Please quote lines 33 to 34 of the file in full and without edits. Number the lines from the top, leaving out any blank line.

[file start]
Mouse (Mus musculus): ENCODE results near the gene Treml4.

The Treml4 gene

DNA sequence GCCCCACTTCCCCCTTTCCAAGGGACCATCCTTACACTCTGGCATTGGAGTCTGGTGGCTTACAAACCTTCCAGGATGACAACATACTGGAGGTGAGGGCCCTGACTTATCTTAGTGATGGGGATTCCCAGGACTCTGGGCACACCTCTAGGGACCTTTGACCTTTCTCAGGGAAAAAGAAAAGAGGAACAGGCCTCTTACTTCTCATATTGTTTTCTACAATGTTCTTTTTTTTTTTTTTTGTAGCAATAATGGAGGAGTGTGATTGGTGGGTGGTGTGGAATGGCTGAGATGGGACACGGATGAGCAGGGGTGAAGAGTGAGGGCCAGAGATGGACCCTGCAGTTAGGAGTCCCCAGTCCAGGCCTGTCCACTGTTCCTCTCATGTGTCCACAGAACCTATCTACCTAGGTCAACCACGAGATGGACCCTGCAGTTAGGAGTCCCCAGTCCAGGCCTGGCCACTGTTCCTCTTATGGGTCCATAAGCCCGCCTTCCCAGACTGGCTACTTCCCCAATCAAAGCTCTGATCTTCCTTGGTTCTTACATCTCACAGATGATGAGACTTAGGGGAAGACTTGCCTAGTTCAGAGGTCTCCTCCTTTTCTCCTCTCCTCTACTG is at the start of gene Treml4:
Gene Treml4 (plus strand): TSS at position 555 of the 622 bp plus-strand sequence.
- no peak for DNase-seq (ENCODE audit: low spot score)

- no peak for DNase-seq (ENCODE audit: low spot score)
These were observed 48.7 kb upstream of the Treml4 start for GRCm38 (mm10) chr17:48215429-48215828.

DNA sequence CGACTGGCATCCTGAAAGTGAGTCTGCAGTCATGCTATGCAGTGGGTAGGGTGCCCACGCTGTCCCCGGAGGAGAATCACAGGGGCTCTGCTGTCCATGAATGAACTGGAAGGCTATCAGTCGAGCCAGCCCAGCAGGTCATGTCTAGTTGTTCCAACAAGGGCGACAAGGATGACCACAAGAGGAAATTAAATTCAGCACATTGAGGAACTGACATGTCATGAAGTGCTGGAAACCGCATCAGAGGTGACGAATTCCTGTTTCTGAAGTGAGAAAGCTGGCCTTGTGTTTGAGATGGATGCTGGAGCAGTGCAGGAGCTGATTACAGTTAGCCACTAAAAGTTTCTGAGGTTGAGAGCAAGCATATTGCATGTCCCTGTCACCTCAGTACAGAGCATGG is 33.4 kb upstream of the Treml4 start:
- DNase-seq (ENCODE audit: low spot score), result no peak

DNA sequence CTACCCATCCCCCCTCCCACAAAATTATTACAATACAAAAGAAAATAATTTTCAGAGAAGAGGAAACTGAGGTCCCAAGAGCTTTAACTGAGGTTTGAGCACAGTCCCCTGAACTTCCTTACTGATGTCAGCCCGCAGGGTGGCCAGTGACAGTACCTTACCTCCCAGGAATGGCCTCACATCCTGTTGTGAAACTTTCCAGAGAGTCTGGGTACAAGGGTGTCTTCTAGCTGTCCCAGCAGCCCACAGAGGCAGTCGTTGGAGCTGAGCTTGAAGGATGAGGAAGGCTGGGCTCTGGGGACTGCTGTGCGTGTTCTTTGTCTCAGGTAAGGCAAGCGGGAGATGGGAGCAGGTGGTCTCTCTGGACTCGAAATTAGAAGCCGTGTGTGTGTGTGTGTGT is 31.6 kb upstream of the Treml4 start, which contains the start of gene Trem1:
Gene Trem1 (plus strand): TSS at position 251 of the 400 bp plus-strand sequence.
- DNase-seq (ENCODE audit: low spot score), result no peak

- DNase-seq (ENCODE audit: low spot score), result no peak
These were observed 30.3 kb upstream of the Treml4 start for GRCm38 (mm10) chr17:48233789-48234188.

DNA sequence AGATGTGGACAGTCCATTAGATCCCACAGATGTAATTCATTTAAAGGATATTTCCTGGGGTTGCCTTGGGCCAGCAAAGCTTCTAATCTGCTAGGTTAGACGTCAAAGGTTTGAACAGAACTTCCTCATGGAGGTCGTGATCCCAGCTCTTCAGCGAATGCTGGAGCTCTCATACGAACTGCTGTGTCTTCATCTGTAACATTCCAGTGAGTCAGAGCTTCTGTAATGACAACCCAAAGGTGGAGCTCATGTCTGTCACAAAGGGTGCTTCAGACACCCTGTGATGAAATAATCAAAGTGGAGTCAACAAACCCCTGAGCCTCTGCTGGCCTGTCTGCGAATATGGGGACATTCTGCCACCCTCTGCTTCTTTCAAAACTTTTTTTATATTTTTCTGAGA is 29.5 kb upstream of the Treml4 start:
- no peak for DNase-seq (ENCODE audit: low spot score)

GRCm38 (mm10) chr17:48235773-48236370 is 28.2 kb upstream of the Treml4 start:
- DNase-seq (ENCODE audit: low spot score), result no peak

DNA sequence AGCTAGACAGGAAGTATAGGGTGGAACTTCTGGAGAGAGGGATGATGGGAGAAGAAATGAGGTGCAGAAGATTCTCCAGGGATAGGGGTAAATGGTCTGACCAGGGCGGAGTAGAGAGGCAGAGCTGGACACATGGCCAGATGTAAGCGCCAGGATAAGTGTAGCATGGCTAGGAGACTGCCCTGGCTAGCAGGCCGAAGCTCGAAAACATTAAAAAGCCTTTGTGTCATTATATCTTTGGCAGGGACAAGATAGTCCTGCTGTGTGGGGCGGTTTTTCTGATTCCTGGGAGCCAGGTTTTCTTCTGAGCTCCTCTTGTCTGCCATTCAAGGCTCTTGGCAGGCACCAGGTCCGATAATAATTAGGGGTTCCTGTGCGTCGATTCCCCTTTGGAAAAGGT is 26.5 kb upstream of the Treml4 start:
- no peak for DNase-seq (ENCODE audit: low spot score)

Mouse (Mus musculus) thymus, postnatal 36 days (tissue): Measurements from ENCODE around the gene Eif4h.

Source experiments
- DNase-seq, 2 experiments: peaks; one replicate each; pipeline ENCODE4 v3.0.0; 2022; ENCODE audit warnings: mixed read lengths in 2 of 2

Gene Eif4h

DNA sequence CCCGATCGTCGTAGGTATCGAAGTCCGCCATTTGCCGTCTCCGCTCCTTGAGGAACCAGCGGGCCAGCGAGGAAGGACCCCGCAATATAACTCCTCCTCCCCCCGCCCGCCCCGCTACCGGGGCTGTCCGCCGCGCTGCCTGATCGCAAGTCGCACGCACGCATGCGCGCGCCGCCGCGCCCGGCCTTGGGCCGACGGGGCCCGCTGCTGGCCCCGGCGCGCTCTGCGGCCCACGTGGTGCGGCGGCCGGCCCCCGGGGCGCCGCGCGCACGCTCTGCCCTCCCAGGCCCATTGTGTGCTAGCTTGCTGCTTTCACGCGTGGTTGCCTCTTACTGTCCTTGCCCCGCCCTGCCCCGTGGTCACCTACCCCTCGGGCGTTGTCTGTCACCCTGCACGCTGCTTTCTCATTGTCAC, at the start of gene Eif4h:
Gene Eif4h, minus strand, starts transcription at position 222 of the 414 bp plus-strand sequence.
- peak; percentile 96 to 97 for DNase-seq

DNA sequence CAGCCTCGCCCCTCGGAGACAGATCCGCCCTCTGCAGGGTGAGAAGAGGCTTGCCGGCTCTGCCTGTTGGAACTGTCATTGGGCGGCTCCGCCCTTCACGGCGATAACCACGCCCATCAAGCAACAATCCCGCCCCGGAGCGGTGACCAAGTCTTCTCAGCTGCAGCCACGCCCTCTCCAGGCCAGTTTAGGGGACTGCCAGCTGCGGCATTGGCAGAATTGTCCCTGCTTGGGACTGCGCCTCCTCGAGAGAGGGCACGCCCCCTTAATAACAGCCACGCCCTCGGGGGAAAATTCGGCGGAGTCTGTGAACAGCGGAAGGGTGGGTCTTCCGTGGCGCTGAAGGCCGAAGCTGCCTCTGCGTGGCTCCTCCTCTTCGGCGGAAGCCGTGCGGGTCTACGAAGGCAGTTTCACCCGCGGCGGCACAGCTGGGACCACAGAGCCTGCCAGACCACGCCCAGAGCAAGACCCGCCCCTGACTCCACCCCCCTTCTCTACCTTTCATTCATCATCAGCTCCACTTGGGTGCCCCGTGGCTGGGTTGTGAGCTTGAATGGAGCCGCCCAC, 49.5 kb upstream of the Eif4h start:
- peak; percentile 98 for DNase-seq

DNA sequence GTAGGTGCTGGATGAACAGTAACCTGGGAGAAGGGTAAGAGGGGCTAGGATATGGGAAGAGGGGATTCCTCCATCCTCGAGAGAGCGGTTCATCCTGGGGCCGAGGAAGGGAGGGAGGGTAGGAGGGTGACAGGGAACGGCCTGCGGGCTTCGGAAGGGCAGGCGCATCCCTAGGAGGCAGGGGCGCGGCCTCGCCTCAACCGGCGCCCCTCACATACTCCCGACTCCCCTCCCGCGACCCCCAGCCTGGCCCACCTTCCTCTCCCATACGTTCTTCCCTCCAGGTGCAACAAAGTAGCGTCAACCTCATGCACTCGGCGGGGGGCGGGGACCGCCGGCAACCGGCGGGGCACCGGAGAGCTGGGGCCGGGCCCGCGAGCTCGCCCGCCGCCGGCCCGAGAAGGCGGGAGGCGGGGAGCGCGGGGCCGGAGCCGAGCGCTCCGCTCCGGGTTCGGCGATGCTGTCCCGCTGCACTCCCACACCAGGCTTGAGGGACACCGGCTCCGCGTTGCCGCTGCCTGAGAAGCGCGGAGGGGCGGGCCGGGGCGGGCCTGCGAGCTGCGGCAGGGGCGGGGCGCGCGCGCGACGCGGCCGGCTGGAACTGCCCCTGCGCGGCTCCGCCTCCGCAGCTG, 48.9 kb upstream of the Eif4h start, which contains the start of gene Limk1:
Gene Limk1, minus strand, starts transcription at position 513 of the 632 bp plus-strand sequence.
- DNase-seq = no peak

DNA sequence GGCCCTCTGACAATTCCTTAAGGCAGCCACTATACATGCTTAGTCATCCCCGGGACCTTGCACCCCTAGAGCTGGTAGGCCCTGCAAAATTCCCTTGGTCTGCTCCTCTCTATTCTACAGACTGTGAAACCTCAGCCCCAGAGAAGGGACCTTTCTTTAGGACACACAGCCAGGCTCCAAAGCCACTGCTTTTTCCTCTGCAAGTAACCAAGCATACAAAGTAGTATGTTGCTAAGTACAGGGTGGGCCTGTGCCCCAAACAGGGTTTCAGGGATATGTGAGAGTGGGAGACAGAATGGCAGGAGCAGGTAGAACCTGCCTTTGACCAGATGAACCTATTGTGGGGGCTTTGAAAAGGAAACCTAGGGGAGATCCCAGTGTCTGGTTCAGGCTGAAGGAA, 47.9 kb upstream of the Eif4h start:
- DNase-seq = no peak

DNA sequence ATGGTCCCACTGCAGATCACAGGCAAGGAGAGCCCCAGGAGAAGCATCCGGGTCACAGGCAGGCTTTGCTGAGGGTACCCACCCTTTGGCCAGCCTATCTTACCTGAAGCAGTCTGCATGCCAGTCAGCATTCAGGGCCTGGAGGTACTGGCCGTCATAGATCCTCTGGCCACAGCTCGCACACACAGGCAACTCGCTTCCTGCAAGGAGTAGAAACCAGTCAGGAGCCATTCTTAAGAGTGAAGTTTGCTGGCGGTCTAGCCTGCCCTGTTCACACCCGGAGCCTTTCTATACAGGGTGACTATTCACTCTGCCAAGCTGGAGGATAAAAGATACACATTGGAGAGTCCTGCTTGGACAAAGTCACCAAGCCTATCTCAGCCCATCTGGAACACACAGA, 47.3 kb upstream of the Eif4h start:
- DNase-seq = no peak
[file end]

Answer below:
DNA sequence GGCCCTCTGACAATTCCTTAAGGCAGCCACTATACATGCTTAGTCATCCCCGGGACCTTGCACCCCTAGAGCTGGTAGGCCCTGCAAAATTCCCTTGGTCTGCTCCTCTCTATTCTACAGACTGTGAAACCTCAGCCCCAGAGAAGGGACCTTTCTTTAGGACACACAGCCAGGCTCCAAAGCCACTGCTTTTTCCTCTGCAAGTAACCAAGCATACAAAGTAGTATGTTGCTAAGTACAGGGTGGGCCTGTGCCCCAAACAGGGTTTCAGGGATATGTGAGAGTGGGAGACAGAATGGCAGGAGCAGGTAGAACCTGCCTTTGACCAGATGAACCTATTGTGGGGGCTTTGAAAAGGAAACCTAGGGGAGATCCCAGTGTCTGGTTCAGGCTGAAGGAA, 47.9 kb upstream of the Eif4h start:
- DNase-seq = no peak